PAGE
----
Panel To Pursue Lawsuit Over Wild Horse Program

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Nevada's Wildlife Commission has voted to recommend filing a lawsuit accusing the Bureau of Land Management of mismanaging the state's 18,000 wild horses and burros.

The nine-member commission on Friday voted unanimously to request the state Attorney General's office file a lawsuit that claims failures with the BLM's program have led to the degradation of Nevada's ranges.

The commission's recommendation must be approved by Attorney General Brian Sandoval and Gov. Kenny Guinn, whom his spokesman said is not inclined to sue the BLM.

"The governor has no interest in filing a lawsuit. The governor feels he's making progress," said Greg Bortolin, Guinn's spokesman.

In a Nov. 12 letter, Guinn urged Interior Secretary Gale Norton to implement six recommendations, including taking "immediate and decisive actions to ensure that the 6,000 or more horses in excess ... are removed from Nevada's rangelands by July 2004."

"Delay will mean lasting damage to Nevada's natural resources and place the herd itself in jeopardy. At the same time the population will increase, exacerbating an already critical condition," Guinn wrote.

Both he and Norton were scheduled to meet this weekend in Las Vegas to discuss wild horse issues and other matters.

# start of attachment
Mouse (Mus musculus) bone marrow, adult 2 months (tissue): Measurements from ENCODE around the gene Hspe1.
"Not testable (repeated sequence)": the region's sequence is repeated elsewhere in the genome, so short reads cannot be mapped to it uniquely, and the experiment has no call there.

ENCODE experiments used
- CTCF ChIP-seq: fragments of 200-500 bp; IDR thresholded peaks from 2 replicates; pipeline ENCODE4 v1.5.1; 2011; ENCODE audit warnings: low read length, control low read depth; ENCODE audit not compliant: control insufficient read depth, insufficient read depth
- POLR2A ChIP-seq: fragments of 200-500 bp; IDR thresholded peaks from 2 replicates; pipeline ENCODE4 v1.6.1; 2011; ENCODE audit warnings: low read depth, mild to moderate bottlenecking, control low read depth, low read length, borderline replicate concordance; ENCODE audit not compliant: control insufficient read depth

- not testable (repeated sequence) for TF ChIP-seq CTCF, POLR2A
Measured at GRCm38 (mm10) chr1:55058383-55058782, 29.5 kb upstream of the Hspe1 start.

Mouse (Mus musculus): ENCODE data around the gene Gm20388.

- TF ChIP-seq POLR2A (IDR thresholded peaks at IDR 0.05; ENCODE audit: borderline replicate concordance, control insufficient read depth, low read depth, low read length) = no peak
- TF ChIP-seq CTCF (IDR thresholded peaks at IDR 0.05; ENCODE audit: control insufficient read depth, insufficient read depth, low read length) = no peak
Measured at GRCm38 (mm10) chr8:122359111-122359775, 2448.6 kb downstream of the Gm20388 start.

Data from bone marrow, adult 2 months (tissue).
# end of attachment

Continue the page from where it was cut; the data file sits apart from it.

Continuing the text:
National Wild Horse Association President Billie Young estimated there are about 4,000 more horses and burros than Nevada's ranges can sustain.

"It will be devastating not only to the horses but to the lands if we cannot do gathers and adoptions," Young said, adding it's crucial to the health of the horses and the rangelands to establish and enforce appropriate management levels for horses and burros.

Young said the state's herds are growing at a rate of 20 percent to 25 percent per year.

Wildlife commissioners on Friday noted Nevada's herd size, which was most recently estimated at 18,000, represents roughly 50 percent of the 37,000 wild horses and burros in the nation. Yet Nevada's share of funds to manage the population through gathers and adoptions is only about 15 percent of funding nationwide.

BLM spokeswoman Maxine Shane said the bureau has no additional money to round up wild horses and burros in this fiscal year, which runs through September.

Last year, the BLM allocated $3.8 million for the wild horse and burro program in Nevada but ended up spending $5.2 million after adjustments and reprogramming of funds. This year, the BLM started with $4.2 million for the state's program, Shane said.

Her figures show that last year, Nevada's program received 12 percent of the $30 million spent nationally on the wild horse and burro management. This year, Nevada's slice is 13 percent of $29 million.